And Craig plays it with a lean and hungry look: a Bond whose shirts get bloodied and whose face gets cut. His solid physique is such that it can soak up the blows, you can believe this man's explosive strength could play the All Blacks' at their own game, and win, but even this is insufficient when faced by the dextrous free-running feats of Molakka, played by parkour founder Sebastien Foucan. This is by far the best part of the movie and even for hardened parkour fans the stunts are spectacular, even improving on the great HMS Belfast leap featured in Jump London. Furthermore, the scenes are aptly edited to create an action-packed story sequence, only mildly let-down by the ridiculous stunt extras who for some reason always want to intercept men with guns leaping around in dangerous places. Just get out of the way! So, with bulldog spirit we see Bond in hot pursuit, just falling short of the tic-tacs and cat-leaps needed to catch his quarry, until eventually he succumbs to hitching a lift instead because James Bond has always had more brains than brawn.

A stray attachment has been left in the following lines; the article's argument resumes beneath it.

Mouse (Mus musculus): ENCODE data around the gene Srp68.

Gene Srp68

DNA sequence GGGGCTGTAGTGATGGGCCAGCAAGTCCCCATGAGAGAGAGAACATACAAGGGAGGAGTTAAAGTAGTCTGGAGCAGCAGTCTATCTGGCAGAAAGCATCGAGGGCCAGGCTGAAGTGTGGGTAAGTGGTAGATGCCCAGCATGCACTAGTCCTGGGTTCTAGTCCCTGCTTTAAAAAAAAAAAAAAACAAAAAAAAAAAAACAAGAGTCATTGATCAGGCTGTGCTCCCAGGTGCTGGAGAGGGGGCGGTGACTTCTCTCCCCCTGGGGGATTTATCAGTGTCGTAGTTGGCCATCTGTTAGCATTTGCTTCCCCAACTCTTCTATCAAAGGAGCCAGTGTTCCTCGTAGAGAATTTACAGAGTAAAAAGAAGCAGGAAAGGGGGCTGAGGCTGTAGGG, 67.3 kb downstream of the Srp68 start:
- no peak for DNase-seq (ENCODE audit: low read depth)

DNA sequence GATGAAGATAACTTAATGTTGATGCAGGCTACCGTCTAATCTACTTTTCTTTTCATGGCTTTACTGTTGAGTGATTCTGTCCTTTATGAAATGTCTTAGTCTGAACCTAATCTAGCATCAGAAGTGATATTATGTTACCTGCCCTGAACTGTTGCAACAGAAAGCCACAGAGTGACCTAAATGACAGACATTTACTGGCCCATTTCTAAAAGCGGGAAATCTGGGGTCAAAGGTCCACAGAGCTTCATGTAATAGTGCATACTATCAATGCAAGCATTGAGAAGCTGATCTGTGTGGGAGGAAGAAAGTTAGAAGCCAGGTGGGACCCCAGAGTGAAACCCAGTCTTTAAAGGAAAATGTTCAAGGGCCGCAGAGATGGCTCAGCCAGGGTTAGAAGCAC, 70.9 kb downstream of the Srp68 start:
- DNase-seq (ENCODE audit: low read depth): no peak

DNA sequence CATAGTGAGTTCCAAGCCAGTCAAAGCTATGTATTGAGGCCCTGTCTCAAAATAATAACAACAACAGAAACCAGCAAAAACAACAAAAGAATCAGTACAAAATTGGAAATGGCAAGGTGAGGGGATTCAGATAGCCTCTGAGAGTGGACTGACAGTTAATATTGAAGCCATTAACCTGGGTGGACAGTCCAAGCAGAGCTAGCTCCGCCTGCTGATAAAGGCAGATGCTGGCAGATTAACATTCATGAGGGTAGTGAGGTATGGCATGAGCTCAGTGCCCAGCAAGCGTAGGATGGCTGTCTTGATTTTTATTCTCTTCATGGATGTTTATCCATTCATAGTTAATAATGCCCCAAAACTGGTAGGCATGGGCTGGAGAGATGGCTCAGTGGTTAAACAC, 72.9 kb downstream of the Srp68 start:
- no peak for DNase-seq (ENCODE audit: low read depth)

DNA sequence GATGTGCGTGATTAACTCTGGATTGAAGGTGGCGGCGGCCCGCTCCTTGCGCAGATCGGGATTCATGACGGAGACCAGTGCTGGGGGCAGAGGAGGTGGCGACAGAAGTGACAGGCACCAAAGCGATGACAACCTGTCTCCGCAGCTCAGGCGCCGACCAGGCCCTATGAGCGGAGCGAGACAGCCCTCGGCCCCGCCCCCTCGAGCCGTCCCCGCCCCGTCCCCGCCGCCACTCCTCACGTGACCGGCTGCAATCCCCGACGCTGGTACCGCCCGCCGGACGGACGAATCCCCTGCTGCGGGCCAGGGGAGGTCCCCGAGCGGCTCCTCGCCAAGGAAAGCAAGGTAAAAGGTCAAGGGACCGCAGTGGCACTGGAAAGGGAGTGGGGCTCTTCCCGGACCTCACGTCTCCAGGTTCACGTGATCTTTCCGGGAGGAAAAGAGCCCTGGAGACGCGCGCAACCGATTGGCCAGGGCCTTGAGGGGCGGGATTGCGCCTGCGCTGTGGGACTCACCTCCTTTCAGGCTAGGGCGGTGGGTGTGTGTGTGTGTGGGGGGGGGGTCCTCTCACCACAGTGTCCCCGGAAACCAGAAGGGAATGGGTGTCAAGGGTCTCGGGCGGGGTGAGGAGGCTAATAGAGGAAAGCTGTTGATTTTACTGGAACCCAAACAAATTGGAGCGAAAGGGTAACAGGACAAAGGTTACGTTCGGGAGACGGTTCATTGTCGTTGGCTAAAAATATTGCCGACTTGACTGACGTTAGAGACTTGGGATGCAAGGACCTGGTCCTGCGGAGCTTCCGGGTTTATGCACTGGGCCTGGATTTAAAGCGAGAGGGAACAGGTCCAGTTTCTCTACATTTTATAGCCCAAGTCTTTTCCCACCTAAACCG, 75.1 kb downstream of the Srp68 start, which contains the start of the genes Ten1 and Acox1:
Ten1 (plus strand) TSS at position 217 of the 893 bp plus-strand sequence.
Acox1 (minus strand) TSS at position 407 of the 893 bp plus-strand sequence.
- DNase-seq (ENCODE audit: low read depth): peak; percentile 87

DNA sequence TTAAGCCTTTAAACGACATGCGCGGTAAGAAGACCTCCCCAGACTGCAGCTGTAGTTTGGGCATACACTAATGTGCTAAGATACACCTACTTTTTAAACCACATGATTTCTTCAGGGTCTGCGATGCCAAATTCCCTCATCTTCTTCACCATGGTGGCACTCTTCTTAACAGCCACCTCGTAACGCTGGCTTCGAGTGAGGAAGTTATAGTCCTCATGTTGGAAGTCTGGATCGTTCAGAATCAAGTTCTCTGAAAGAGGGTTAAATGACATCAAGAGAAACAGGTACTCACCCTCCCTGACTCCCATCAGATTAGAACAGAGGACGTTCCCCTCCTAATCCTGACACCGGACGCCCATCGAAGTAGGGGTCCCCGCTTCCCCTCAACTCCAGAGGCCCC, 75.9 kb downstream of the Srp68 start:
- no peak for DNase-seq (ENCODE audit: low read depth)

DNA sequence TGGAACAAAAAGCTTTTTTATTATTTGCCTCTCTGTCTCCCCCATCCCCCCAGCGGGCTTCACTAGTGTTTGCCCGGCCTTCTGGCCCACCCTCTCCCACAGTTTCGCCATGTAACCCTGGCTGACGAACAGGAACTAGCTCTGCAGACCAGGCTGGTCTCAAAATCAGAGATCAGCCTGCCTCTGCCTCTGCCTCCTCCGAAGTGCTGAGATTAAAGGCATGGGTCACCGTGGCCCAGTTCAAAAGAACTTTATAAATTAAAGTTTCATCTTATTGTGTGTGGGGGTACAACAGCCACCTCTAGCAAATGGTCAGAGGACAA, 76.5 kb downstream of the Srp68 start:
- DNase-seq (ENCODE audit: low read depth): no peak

But even here there are changes. This new Bond has a razor-sharp mind that can outwit an accountant, not with the predictable puns that dogged Roger Moore or Connery's salvos of regurgitated trivia, Craig has a better ace up his sleeve - he uses logical deduction, with detailed observations that would shame Sherlock Holmes. He can read the 'tells' whilst maintaining his poker face. However, this does not mean he is cold and cerebral, rather that the humour is more subtly placed: during a difficult dinner he is counter-analysed by the cerebrally waspish Vesper Lynd (Eva Green) and asked, "how was your lamb?" he replies quietly, "skewered, one sympathises." Transcending cheap gags doesn't mean you cannot flirt because the jokes are now his defence mechanism, weapons he uses to needle his torturers, and Craig delivers them with an almost pitiable audacity.